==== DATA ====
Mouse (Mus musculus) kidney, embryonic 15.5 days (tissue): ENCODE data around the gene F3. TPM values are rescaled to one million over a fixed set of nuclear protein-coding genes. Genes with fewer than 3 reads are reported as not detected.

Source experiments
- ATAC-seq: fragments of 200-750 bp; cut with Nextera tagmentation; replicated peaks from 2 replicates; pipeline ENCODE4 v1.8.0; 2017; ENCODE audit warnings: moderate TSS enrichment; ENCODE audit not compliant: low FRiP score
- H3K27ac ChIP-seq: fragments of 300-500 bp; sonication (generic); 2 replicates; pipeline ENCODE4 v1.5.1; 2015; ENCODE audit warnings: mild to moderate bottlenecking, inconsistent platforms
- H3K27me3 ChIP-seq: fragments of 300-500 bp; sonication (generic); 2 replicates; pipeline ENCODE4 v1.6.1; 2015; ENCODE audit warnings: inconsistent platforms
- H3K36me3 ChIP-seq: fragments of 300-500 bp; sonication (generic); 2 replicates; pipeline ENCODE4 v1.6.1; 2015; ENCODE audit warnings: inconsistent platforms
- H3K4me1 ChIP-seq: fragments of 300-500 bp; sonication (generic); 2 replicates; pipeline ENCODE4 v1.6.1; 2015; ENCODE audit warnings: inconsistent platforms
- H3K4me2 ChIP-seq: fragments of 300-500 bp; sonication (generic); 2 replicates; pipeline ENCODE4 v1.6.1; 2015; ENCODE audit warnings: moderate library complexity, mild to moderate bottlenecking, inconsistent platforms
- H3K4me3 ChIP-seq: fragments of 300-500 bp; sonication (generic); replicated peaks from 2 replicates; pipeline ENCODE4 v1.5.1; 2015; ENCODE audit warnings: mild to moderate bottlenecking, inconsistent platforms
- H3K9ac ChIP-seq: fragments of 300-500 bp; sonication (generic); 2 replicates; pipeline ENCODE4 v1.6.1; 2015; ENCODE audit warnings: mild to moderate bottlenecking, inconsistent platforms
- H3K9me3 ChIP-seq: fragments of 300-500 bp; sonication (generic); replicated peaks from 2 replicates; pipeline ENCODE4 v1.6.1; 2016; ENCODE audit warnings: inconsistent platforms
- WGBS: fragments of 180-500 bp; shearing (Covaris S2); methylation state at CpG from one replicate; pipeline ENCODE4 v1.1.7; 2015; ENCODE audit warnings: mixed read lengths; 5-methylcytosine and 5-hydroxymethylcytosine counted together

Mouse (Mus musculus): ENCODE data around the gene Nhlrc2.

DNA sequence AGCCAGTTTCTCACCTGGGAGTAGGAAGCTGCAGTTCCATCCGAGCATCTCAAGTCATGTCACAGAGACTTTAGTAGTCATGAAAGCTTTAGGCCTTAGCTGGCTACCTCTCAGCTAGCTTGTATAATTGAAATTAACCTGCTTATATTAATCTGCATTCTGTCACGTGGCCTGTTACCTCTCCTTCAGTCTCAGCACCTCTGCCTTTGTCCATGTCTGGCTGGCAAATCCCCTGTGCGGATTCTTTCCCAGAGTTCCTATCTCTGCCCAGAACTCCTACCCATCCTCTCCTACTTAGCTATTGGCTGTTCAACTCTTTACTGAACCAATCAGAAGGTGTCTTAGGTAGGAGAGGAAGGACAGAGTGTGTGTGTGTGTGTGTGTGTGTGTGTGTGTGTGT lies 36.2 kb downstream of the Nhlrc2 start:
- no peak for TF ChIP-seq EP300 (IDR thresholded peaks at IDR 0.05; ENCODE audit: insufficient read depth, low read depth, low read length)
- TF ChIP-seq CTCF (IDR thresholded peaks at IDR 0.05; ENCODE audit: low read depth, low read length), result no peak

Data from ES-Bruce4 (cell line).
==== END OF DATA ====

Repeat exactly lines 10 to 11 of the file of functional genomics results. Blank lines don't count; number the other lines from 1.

- H3K9ac ChIP-seq: fragments of 300-500 bp; sonication (generic); 2 replicates; pipeline ENCODE4 v1.6.1; 2015; ENCODE audit warnings: mild to moderate bottlenecking, inconsistent platforms
- H3K9me3 ChIP-seq: fragments of 300-500 bp; sonication (generic); replicated peaks from 2 replicates; pipeline ENCODE4 v1.6.1; 2016; ENCODE audit warnings: inconsistent platforms